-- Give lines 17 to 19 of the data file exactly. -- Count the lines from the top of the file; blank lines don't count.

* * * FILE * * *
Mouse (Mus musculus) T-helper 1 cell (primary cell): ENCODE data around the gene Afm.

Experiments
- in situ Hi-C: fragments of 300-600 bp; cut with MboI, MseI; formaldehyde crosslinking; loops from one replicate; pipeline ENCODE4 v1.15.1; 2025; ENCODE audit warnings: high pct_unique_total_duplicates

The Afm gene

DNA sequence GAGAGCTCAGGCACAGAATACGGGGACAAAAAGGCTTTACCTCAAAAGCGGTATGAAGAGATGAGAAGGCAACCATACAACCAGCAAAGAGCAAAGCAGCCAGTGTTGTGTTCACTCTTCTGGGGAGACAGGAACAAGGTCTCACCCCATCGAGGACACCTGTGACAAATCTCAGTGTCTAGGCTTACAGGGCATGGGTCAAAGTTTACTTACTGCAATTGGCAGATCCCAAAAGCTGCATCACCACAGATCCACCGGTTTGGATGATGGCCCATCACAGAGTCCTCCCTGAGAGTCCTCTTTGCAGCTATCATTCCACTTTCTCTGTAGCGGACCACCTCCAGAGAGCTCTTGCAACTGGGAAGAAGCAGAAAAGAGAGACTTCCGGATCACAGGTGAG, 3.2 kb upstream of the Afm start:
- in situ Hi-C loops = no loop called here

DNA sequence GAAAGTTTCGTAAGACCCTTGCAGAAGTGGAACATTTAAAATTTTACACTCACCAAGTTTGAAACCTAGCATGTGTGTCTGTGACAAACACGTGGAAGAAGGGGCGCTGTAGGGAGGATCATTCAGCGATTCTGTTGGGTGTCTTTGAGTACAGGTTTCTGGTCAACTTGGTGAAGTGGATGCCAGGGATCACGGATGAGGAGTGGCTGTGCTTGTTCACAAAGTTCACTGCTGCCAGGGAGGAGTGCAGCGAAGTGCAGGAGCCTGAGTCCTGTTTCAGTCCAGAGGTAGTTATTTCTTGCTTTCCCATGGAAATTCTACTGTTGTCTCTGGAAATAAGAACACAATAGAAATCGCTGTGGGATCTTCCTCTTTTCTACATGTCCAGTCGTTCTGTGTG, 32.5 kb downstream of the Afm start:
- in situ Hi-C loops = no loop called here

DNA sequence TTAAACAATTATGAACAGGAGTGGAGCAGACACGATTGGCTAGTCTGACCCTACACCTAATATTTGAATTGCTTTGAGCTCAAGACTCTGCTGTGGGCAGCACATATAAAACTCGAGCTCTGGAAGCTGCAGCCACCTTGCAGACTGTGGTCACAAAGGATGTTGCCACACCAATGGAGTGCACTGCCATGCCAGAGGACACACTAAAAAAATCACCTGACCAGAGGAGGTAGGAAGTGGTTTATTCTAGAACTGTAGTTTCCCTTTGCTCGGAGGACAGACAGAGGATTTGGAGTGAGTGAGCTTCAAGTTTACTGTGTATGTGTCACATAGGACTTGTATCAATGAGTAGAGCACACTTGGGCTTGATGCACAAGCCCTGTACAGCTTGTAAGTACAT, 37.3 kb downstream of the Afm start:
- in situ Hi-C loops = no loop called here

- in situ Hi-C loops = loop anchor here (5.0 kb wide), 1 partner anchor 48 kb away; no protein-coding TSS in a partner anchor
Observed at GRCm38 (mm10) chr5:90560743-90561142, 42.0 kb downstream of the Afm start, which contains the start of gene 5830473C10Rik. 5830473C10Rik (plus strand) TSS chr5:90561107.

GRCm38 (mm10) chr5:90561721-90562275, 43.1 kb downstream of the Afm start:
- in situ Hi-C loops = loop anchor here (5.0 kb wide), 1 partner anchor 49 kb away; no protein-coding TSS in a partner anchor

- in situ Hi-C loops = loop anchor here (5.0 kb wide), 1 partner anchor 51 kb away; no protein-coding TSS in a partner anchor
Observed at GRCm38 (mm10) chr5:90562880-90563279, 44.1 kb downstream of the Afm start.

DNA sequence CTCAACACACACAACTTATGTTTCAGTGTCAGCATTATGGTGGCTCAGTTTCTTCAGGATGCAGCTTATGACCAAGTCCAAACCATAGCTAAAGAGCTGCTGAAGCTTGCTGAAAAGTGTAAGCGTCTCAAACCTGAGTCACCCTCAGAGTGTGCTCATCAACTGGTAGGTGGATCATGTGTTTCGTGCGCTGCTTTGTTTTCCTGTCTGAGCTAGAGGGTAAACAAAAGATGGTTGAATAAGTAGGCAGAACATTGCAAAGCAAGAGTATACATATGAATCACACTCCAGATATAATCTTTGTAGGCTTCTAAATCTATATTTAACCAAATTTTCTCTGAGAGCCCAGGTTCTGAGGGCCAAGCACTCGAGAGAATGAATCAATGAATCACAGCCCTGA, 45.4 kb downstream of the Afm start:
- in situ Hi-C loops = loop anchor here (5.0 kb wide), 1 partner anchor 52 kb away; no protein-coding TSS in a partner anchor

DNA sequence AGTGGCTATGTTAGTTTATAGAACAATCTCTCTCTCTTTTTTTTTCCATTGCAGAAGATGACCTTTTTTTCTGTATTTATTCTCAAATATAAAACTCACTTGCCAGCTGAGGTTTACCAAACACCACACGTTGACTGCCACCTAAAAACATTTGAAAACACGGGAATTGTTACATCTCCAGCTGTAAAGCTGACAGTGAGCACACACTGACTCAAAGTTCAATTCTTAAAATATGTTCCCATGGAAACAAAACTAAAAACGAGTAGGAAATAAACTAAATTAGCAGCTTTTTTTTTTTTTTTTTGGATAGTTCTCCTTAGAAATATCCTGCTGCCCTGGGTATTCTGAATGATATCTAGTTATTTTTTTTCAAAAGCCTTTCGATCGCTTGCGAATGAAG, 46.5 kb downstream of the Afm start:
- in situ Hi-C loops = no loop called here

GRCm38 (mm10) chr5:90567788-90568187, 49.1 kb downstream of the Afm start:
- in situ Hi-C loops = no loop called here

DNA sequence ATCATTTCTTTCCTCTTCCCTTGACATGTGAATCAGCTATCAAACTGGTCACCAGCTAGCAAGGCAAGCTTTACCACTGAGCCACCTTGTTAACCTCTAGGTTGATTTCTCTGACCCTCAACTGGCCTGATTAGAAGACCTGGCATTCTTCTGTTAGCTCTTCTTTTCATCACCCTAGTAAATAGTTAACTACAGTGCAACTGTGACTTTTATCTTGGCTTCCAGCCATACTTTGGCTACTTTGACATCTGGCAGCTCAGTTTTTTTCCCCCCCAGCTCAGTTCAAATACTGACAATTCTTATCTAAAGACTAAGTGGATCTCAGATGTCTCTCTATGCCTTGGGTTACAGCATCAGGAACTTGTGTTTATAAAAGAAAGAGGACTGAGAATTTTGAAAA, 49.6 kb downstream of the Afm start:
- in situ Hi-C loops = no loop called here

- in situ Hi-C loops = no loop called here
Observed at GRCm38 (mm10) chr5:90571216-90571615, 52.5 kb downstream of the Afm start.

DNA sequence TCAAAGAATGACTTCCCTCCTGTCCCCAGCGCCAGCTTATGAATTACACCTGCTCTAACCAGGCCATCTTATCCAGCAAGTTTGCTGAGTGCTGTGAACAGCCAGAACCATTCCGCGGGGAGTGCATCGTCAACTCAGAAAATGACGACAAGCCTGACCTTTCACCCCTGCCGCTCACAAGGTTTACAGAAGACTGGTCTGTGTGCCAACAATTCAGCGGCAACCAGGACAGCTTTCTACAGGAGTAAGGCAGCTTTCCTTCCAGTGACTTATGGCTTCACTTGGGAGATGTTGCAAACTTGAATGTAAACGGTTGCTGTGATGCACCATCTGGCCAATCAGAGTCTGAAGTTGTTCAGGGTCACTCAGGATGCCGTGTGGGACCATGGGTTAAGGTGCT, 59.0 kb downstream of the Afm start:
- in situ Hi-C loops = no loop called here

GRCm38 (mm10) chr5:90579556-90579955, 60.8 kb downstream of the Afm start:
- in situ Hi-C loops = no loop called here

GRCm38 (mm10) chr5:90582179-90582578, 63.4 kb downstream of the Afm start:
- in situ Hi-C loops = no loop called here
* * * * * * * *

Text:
DNA sequence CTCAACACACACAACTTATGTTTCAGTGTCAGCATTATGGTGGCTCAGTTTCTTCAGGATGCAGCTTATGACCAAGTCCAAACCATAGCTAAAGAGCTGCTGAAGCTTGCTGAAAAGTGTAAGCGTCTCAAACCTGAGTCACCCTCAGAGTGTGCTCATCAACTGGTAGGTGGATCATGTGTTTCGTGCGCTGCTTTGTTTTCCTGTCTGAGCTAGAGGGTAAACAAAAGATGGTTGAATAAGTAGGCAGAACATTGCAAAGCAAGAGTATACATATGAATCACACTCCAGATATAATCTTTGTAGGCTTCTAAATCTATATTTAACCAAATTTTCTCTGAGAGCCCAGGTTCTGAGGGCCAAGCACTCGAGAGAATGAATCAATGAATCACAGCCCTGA, 45.4 kb downstream of the Afm start:
- in situ Hi-C loops = loop anchor here (5.0 kb wide), 1 partner anchor 52 kb away; no protein-coding TSS in a partner anchor

DNA sequence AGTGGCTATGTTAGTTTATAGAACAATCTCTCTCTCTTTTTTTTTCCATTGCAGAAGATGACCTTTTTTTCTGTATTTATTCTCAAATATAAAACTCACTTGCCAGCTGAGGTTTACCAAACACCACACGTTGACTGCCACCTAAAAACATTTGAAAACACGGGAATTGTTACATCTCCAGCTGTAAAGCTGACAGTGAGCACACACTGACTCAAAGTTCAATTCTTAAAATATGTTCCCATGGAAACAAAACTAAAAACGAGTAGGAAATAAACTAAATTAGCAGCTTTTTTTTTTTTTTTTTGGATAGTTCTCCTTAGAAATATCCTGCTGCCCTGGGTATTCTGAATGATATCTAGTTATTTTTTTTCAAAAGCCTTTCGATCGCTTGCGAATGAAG, 46.5 kb downstream of the Afm start: